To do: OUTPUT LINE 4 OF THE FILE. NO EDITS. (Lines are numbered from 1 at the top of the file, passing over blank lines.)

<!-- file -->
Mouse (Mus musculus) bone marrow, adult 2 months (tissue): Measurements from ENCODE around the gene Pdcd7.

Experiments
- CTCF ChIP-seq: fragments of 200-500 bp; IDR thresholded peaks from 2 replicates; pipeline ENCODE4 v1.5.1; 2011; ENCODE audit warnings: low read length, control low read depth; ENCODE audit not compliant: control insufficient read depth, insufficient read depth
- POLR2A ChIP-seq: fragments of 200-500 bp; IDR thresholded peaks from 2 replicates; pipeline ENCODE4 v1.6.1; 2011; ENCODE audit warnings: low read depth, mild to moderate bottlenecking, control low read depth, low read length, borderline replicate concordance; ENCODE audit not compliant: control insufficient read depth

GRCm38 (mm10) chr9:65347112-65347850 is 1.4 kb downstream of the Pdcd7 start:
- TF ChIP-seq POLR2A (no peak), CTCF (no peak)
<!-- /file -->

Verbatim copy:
- POLR2A ChIP-seq: fragments of 200-500 bp; IDR thresholded peaks from 2 replicates; pipeline ENCODE4 v1.6.1; 2011; ENCODE audit warnings: low read depth, mild to moderate bottlenecking, control low read depth, low read length, borderline replicate concordance; ENCODE audit not compliant: control insufficient read depth